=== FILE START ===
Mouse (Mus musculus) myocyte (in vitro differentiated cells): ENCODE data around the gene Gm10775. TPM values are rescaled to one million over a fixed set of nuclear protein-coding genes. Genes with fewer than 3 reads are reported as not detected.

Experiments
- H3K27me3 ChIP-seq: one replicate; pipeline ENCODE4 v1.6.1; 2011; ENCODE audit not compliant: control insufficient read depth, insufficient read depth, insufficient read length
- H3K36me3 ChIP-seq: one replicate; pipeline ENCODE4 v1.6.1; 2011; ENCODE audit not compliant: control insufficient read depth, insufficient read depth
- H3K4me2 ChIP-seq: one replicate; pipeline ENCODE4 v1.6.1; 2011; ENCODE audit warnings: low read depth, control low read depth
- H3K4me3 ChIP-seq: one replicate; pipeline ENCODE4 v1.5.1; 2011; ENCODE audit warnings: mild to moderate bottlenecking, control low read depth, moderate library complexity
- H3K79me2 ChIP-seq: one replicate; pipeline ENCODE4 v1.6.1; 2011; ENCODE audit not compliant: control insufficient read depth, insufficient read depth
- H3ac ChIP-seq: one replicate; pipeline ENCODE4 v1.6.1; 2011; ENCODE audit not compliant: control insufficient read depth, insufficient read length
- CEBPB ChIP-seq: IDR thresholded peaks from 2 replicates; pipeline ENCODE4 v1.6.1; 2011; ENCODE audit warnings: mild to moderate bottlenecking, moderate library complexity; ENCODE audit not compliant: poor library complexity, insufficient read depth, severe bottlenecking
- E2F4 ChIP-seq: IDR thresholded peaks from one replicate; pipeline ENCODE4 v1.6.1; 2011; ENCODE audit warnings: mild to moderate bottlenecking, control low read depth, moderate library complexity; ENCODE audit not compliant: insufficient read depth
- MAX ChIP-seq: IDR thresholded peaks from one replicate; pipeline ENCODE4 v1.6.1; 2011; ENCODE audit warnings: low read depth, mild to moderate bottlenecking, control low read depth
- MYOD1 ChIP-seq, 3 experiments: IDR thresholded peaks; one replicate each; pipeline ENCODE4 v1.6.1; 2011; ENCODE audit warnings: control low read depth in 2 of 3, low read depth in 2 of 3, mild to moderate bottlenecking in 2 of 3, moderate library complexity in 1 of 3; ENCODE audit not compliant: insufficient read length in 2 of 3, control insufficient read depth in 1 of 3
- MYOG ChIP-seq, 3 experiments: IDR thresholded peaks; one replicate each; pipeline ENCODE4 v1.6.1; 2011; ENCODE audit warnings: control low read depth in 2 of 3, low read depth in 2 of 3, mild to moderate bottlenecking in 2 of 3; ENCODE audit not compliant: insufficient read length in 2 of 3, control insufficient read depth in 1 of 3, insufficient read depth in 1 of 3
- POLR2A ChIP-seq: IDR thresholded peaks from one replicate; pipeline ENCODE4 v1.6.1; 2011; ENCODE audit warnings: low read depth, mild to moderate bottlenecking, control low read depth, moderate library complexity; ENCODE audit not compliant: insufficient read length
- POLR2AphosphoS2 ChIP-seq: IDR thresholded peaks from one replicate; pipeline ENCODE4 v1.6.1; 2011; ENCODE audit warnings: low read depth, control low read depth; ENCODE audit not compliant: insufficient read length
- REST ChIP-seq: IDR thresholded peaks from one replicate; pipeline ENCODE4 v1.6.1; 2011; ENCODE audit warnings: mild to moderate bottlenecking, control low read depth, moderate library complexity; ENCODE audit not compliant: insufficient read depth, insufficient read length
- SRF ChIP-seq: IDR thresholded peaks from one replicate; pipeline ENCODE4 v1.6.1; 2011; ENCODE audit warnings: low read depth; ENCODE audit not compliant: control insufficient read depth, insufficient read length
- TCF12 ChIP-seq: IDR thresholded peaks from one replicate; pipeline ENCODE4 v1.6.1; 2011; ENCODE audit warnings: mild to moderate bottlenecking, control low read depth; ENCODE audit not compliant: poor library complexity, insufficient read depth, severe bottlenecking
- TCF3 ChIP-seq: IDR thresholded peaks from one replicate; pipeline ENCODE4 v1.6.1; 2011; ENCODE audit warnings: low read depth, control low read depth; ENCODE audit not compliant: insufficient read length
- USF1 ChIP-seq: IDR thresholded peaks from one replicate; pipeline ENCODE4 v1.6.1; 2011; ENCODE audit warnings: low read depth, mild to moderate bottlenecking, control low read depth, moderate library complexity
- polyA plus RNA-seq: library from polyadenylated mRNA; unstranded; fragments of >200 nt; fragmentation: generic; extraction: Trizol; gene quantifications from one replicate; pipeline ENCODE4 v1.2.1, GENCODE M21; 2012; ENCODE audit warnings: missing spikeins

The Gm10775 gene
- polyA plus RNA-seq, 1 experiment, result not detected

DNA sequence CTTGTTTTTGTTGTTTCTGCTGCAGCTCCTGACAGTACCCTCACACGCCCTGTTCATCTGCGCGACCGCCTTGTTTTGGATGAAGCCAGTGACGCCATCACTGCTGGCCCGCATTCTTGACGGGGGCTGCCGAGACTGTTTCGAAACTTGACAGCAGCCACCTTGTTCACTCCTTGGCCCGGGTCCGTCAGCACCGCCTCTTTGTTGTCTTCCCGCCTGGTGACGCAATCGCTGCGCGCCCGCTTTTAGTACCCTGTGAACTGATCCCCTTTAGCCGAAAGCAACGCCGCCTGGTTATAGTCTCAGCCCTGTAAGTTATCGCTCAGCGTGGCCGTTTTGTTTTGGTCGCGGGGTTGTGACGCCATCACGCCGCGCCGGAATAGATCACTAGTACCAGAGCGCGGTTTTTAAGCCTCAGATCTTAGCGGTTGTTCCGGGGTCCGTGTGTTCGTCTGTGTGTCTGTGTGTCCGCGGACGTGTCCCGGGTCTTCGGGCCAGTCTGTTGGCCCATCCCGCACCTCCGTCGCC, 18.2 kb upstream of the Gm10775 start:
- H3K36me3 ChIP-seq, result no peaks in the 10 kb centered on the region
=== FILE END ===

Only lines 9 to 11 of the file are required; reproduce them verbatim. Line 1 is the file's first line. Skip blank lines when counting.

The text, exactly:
- CEBPB ChIP-seq: IDR thresholded peaks from 2 replicates; pipeline ENCODE4 v1.6.1; 2011; ENCODE audit warnings: mild to moderate bottlenecking, moderate library complexity; ENCODE audit not compliant: poor library complexity, insufficient read depth, severe bottlenecking
- E2F4 ChIP-seq: IDR thresholded peaks from one replicate; pipeline ENCODE4 v1.6.1; 2011; ENCODE audit warnings: mild to moderate bottlenecking, control low read depth, moderate library complexity; ENCODE audit not compliant: insufficient read depth
- MAX ChIP-seq: IDR thresholded peaks from one replicate; pipeline ENCODE4 v1.6.1; 2011; ENCODE audit warnings: low read depth, mild to moderate bottlenecking, control low read depth